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Pay as You Earn Calculator (10% IBR version)

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This Income-Based Repayment Calculator implements the improved version of income-based repayment known as Pay as You Earn.

The original 15% version of income-based repayment was enacted by the College Cost Reduction and Access Act of 2007 and became available on July 1, 2009.

The Health Care and Education Reconciliation Act of 2010 (P.L. 111-152, March 30, 2010) cut the monthly loan payments under income-based repayment by one third from 15% of discretionary income to 10% of discretionary income and accelerated loan forgiveness from 25 years to 20 years, effective for new borrowers as of July 1, 2014.

President Obama used his regulatory authority to fast-track implementation of the improvements, starting December 21, 2012. This fast-tracking of the new income-based repayment plan modifies the regulations for the income-contingent repayment plan (a predecessor to income-based repayment) to transform it into the new income-based repayment plan. The Pay as You Earn repayment plan is available only to borrowers with at least one federal student loan disbursed on or after October 1, 2011 (FY2012) and no loans prior to October 1, 2007 (FY2008).

Because the fast-tracked version of Pay as You Earn was based on the income-contingent repayment plan, it is available only for loans in the Direct Loan program. Borrowers with loans in the FFEL program may consolidate their loans into a Direct Consolidation loan to qualify, even if they previously consolidated their loans in the FFEL program.

Borrowers who are ineligible for the 10% version of income-based repayment are eligible for the existing 15% version of the income-based repayment plan. Please use the 15% version of the income-based repayment calculator for borrowers who do not qualify for the 10% version of the income-based repayment plan.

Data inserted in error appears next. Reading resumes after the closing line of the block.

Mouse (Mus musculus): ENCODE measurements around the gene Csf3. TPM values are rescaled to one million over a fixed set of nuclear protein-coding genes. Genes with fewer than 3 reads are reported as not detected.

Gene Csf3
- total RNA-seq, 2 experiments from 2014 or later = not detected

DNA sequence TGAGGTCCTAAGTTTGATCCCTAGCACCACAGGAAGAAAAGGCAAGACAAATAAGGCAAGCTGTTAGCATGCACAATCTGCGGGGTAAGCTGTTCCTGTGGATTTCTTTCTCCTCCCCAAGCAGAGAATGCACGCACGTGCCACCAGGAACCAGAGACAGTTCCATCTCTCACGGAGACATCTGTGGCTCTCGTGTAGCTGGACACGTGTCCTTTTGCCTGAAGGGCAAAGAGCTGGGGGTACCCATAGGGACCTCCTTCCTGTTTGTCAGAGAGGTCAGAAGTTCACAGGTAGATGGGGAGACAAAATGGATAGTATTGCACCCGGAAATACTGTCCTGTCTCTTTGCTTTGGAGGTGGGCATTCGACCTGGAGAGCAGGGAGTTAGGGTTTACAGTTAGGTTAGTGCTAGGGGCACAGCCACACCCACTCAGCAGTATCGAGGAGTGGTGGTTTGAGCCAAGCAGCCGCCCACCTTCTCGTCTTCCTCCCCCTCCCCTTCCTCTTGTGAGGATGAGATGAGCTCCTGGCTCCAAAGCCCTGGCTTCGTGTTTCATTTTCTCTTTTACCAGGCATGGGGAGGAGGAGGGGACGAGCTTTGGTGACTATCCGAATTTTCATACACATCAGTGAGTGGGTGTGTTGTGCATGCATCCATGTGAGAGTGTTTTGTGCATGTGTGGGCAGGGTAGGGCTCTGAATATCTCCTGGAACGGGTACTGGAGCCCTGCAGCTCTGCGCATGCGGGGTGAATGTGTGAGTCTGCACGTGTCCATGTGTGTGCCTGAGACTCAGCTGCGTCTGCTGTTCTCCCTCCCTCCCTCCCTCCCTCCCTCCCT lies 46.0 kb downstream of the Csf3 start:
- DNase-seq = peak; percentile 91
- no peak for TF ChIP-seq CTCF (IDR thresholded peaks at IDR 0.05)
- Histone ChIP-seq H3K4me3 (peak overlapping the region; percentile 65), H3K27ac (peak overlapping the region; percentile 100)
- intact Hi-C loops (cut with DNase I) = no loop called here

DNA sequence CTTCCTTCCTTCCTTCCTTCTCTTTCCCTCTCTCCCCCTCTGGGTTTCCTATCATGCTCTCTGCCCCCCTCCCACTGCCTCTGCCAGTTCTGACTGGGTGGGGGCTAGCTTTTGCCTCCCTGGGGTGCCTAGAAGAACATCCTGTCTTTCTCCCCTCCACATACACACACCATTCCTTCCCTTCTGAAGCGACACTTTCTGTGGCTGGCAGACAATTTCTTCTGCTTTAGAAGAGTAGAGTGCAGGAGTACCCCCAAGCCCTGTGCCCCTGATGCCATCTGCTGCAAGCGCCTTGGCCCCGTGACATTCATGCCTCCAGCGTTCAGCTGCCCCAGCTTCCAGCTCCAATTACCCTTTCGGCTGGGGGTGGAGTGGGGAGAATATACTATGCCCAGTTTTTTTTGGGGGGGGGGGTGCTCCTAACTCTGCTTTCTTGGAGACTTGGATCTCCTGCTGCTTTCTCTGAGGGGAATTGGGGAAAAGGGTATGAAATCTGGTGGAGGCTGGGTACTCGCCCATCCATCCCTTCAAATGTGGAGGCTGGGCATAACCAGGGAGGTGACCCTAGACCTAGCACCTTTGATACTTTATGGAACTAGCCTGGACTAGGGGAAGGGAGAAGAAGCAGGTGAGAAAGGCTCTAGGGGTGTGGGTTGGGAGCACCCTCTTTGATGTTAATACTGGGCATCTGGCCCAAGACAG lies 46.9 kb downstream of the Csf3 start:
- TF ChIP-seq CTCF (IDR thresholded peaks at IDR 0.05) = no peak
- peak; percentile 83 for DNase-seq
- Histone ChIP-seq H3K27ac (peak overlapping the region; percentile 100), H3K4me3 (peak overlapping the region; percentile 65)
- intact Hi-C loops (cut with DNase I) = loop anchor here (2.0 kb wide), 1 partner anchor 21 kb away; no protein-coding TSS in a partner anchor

This calculator compares the cost of repaying Federal student loans using the Income-Based Repayment (IBR) option and the standard repayment option, including the net present value of those payments.

Please click on the field names for help in using this calculator. For more information about discount rates, see also the discussion of net present value.

A married borrower who files a separate federal income tax return should include only his or her own loans. Public Law 110-153 modified the treatment of income for married borrowers who file separate federal income tax returns. Accordingly, this calculator will include the spouse's income only when the borrower files as married filing jointly.

Community property states generally attribute half of the earnings of a married couple to each spouse, so in those states, the AGI on the tax return of a married borrower who files a separate tax return will usually include half of the couple's combined earnings, plus any other separate income of the borrower. Therefore, depending on the spouse's earnings, the borrower's AGI on a separate return could be higher or lower than the borrower's own earnings.

Please note that the HHS Poverty Tables are typically updated in February.


Table Year:
Family Size:
Discount Rate:
CPI:
State of Residence:
Income Growth Rate:
Poverty Level Change Rate:
 
Loan Forgiveness
Year of Forgiveness:
 
 
 
Tax Filing Status:
 
 
  STUDENT SPOUSE
Adjusted Gross Income (AGI):
Expected Income Jump (Enter New AGI):
   Years After Graduation:
 
  Unsubsidized
Loan Amount
Interest Rate Subsidized
Loan Amount
Interest Rate
First Loan:
Second Loan:
 
  INCOME-BASED REPAYMENT FIXED MONTHLY REPAYMENT
Loan Term:
Minimum Payment:
Interest Rate Reduction:
... after month:
 
Display full payment schedule? Yes No

 

 
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